The Mason County Area Technology Center received a grant that will allow district officials to conduct a feasibility study on turning the facility into a Regional Career Academy.
The $115,000 grant is from the New Skills for Youth initiative, which is provided by J.P. Morgan. The grant is aimed at strengthening career-based education opportunities for students.
Only six grants were awarded throughout the state of Kentucky, according to ATC Principal Jeremy McCloud.
McCloud said the money will be used to determine if it would be possible to open a Regional Career Academy in the area.
McCloud said a Regional Career Academy would allow students taking technical classes to also take their basics, such as history, English, math and other required classes, at the academy.
“There is a lot we would have to look at,” he said. “We would need to make sure the students could take all of their classes here, so we would also have to decide how the teachers would be hired. Would each district have an English teacher here? Those are just some of the questions needing answered. We would also need to figure out where the students would eat lunch. There’s not a cafeteria here right now.”
McCloud said students from other school districts would continue to attend the school, but each district would still have to provide their own transportation.
“Right now, they bus the kids over for their classes,” McCloud said. “That’s something they would have to continue.”
McCloud said the grant allows for one year of study.
“The Mason County Board of Education will act as the fiscal agent for the grant,” he said. “When they receive the funds, we can begin the study. It will most likely be conducted during the next fiscal year, which begins July 1.
The ATC currently serves 185 students in five programs that include computerized manufacturing, welding technology, health sciences, electrical technology and automotive technology.
Mason County Superintendent Rick Ross said he is pleased with the idea of putting a Regional Career Academy in the area because it will good for the students.
“Moving toward a Regional Career Academy is a positive step in re-branding our area technology center,” he said. “Students are currently housed in the most outdated center in the state, working on limited equipment that does not meet industry standards, some dating back to the 1940s. We are hopeful the facilities levy will pass. We will invest $5 million in building and equipment upgrades for these trade-oriented students if it is successful.”
Robertson County Superintendent Sanford Holbrook said he is also supportive of the idea, because of the opportunities it will bring.
“It’s a great opportunity not only for our students but for our area as a whole,” he said. “This will give us better options for partnering with local business and giving the students the training they need to go into the careers they are training for.”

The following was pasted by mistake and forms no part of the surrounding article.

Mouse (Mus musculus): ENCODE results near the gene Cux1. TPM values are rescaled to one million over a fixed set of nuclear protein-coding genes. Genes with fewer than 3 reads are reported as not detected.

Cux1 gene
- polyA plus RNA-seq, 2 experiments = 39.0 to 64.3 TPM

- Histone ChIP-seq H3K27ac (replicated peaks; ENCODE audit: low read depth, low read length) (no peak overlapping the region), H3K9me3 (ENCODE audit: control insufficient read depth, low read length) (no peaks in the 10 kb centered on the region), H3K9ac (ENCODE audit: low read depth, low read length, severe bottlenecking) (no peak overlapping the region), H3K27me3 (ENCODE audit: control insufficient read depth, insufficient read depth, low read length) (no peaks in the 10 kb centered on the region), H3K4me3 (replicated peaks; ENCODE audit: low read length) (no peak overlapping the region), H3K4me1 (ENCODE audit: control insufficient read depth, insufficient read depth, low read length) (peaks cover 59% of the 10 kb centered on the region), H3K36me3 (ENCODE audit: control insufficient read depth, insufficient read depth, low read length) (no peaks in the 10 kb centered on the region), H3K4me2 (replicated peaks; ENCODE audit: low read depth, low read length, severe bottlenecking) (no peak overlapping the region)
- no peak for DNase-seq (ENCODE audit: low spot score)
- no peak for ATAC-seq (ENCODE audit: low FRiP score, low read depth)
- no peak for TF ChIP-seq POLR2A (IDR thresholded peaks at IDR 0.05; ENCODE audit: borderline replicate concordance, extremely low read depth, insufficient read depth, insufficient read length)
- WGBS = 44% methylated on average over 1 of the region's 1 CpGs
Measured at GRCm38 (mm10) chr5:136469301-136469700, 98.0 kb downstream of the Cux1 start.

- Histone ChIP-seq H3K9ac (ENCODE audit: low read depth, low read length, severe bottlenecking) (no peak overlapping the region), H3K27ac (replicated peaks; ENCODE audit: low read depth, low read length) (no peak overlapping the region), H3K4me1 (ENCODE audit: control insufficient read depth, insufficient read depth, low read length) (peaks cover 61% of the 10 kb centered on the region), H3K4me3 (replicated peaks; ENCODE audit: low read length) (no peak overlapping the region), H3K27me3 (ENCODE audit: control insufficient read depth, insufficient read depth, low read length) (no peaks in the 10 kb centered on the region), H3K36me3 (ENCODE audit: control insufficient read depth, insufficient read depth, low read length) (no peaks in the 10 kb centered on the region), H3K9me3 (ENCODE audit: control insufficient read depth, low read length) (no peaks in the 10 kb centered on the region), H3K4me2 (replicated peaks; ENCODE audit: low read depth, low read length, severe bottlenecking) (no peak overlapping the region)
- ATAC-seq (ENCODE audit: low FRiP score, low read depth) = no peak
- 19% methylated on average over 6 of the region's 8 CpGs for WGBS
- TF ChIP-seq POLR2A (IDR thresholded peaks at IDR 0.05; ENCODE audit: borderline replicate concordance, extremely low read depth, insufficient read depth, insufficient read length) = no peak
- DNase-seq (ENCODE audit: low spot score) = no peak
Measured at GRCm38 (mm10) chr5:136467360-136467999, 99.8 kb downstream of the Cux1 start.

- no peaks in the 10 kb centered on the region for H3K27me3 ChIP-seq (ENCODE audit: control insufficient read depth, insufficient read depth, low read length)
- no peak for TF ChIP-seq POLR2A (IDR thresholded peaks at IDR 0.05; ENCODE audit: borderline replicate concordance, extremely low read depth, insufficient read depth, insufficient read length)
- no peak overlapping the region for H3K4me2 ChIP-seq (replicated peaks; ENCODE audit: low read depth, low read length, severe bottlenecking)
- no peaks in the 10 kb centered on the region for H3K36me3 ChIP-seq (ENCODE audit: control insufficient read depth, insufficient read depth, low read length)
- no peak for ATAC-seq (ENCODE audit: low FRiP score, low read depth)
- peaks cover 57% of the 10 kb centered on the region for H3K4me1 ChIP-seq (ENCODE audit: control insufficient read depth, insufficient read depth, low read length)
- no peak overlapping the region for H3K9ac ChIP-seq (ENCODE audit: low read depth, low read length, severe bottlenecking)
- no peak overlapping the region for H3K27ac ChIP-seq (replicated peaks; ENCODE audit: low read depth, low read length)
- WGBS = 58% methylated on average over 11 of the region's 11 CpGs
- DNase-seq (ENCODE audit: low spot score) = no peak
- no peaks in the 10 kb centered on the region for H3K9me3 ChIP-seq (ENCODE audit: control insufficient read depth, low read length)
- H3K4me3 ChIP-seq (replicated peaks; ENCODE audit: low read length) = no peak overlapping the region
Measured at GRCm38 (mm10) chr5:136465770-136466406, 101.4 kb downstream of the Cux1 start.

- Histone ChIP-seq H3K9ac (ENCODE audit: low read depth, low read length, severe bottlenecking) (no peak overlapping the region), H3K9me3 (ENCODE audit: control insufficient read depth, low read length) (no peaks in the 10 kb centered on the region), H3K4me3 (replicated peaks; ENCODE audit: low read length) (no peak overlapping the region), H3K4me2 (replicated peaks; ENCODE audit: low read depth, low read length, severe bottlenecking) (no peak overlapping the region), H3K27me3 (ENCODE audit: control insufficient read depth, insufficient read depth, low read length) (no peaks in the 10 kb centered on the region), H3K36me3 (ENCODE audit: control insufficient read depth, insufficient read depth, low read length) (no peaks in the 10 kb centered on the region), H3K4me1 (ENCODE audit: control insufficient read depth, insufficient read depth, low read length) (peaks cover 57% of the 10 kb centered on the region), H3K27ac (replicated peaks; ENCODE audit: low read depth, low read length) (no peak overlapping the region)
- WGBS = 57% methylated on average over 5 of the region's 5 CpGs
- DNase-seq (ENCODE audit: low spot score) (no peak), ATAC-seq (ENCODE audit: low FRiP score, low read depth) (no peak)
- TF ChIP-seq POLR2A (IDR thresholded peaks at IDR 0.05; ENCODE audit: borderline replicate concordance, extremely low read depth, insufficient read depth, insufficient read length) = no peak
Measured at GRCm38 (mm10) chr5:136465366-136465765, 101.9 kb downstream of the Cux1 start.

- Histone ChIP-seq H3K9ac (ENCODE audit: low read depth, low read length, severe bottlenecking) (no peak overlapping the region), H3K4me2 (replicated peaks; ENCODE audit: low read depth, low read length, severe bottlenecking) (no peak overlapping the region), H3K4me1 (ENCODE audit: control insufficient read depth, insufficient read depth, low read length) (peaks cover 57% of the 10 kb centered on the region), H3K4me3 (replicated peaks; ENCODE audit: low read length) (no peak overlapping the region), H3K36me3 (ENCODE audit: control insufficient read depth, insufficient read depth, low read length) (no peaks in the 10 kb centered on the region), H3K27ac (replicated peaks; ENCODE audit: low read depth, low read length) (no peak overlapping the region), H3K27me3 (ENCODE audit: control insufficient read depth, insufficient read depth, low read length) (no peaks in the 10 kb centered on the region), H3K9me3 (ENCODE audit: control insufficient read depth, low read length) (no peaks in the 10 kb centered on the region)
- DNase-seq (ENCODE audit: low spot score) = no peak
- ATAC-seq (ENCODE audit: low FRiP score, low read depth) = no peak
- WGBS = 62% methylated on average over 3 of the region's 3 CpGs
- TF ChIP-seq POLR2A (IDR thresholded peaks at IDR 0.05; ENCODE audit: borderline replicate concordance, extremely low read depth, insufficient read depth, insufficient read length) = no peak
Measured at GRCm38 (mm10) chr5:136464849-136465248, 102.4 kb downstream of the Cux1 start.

Holbrook said he is also in favor of the idea that students will be taking classes on a school campus in Mason County, though he believes there is a lot that would need to be discussed.
“It would be better to have everything on one site,” he said. “This way, the students can take all of the classes they needed and not have to spend a half day there and have to get on a bus and come back. Of course, we’ll have to talk about the mechanics of it and it might require all of the districts to come together and help fund the teachers at the academy, but I think it’s a good idea.”
Holbrook also said he does not see an issue with transportation for the students.
“We already put them on buses and transport them every day,” he said. “That’s something we could continue doing.”
Augusta Independent School Superintendent Lisa McCane said she is also in favor of the academy.
“We have a few students who attend the ATC,” she said. “We have been very supportive of this idea. We’ve worked with the committees on putting together an application for the grant.”
McCane said having the students at the ATC all day is a good idea for students in the career and technical education field.
“It makes sense for those students in the CTE program,” she said. “It’s more in line with their goals and I think it will be a good thing for them.”
Bracken County Schools Superintendent Jeff Aulick said he believes the academy will be good for students in the CTE field.
“You have to look at each child and their individual needs,” Aulick said. “If that’s what is best for them and their career path, then I am in favor of it. I believe it is a step in the right direction.”